It’s Jenson Button’s 200th Grand Prix today, so we thought we’d turn our attention to something that’s been polluting the airwaves for some time now.
Head and Shoulders can’t be the easiest thing to advertise – it’s probably on a par with Canesten or pile cream – but that really doesn’t excuse this terrible mess of an ad that sees Button engaging in some sort of overview of his life in terms of what’s “on his mind”.
This begins in single-word rhymes – “racing, spacing” – before ditching that for a switch to an appallingly delivered “wow! It’s bracing! that sees Jenson walking on some water, um, somewhere, probably on a hotel roof in Dubai.
It’s probably the strangest moment of the entire advert and begs the question whether the script was written in English, so unwieldy and simply awful a line is it. Button does his best, but in truth it just makes him look like a giant tit.
“A cup of tea would be amazing,” is the next gambit as JB receives an elbow between the shoulder blades.
So, let’s take stock. Four opening lines that don’t appear to abide by any sort of form but do, at least rhyme. What comes next then, seems to render the whole enterprise void – because the weak rhyming structure goes out of the window. Lie-ins and rubber are also on Jenson’s mind, and having seen his girlfriend I’m not surprised.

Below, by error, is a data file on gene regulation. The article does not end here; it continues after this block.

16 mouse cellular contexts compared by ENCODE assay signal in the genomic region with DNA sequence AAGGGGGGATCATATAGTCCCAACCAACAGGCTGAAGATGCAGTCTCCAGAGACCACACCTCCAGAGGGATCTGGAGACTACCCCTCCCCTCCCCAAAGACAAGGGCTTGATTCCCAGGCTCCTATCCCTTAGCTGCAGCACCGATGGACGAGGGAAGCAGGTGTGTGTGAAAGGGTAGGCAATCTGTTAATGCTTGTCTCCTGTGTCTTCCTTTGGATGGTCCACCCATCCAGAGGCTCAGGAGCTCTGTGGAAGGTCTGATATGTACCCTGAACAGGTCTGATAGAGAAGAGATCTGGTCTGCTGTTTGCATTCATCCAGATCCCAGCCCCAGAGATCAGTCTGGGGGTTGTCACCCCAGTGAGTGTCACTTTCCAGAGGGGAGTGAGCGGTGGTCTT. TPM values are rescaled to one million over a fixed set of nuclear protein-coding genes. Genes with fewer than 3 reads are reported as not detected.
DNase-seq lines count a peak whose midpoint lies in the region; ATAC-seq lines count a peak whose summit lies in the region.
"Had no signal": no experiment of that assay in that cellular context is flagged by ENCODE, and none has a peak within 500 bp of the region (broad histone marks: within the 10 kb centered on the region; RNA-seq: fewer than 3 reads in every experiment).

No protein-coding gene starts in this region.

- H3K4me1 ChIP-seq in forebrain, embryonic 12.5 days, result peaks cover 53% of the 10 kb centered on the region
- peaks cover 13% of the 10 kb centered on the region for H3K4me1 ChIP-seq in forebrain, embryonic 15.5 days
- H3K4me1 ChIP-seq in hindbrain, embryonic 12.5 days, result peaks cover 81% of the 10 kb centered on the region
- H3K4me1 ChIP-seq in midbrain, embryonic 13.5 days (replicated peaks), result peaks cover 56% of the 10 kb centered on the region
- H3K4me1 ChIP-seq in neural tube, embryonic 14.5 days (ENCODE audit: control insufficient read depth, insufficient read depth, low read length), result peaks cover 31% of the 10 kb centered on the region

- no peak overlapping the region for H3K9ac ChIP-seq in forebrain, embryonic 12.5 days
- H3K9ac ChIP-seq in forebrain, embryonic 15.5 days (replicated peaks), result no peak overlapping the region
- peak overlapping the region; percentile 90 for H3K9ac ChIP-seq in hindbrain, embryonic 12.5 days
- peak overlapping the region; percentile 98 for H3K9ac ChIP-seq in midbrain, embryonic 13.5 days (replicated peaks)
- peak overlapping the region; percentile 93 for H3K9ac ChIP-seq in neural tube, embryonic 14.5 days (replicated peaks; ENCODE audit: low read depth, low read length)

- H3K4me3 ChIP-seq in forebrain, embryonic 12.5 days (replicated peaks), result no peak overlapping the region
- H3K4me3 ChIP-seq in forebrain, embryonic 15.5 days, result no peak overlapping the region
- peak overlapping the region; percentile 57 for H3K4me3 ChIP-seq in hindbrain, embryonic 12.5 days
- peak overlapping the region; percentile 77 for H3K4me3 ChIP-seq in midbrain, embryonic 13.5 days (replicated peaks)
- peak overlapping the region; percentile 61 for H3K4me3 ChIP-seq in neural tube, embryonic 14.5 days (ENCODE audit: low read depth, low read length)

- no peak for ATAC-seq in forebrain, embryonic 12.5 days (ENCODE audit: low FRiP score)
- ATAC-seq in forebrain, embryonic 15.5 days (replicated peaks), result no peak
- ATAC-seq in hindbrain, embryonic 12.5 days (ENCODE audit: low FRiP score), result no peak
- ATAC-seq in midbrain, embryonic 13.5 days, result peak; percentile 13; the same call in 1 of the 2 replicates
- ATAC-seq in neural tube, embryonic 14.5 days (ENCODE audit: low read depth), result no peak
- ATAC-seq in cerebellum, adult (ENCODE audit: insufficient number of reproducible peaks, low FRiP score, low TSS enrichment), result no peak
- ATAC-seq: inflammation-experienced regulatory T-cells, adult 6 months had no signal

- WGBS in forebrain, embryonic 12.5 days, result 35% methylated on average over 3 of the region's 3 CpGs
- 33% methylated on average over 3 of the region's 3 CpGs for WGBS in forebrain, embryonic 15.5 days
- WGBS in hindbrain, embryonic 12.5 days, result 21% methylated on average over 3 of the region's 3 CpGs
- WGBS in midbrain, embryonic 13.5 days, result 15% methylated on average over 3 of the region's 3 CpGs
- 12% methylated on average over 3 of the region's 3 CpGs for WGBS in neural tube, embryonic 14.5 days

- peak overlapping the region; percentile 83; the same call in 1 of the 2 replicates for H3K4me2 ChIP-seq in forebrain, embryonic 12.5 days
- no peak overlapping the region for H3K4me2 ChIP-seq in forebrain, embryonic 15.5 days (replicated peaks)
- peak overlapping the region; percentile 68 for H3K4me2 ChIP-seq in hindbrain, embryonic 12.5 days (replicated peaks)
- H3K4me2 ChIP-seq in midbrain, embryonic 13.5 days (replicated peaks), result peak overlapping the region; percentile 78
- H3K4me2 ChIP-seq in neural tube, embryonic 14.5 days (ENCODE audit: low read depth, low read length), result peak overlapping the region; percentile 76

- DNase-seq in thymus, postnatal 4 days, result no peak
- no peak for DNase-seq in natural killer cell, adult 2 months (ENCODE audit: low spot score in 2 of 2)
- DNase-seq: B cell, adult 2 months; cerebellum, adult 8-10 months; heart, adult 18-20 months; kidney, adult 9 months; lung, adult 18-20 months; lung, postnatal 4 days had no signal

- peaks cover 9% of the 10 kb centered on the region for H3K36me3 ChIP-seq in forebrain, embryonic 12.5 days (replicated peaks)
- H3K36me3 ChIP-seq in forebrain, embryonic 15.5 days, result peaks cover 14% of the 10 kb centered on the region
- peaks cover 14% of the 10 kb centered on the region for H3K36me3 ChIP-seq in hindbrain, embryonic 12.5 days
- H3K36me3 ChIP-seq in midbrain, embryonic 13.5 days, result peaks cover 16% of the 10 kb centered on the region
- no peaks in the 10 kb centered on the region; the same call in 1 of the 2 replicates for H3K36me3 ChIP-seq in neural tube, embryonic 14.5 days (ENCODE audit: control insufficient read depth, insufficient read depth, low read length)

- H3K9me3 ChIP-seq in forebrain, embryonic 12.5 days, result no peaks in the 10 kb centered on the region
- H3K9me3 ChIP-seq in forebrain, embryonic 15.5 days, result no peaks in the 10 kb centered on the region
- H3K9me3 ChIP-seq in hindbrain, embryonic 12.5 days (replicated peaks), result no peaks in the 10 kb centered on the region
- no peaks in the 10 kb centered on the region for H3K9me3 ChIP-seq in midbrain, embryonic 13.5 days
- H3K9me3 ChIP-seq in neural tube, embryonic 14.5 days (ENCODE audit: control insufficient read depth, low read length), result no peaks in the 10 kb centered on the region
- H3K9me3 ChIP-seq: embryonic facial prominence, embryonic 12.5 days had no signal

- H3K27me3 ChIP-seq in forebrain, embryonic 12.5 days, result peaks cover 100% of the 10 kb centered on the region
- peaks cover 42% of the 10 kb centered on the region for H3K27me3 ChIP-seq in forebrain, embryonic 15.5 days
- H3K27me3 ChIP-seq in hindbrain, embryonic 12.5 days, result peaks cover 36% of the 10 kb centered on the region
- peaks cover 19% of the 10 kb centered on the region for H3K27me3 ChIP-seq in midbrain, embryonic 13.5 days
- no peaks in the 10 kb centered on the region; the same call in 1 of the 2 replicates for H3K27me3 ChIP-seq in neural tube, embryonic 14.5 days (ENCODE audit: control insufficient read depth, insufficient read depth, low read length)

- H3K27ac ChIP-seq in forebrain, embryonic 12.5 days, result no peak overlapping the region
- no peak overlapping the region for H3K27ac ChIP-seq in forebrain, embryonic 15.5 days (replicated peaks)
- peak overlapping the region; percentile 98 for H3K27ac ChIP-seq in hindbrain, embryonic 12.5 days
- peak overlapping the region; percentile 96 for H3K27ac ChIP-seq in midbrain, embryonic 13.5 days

But then it’s time for the money shot; Button wielding a bottle of Head & Shoulders in a shower, declaring it to be “stuff that works”.
Stuff that works is on Jenson Button’s mind? Surely the idea of something like Head & Shoulders is that it works and you don’t have to think about it; it’s a little problem-solver for people too busy to worry about dead skin falling off their scalp.
Anyway, I suppose we should look at what comes next. Beating The Boy From Space at Jenga and being unable to drive an invalid carriage into his house are also on his mind, it seems.
Finally, Jenson seems to believe that a corporate photoshoot constitutes a little perk. This seems unlikely to me, given that F1 drivers live a life comparable to a Greek God, but there you go.
The form and rhyming structure of this advert is utterly shot by the last line. It doesn’t even make sense. At one point Head & Shoulders is on Button’s mind; by the end it’s not.
I’m sure Button won’t mind, however. I suspect most people in the world would swap what’s on their mind with whatever’s on Jenson Button’s. Presumably a world of luxury yachts, motor racing, private jets, beautiful women and pots of cash are some consolation for making such an utterly shit advert.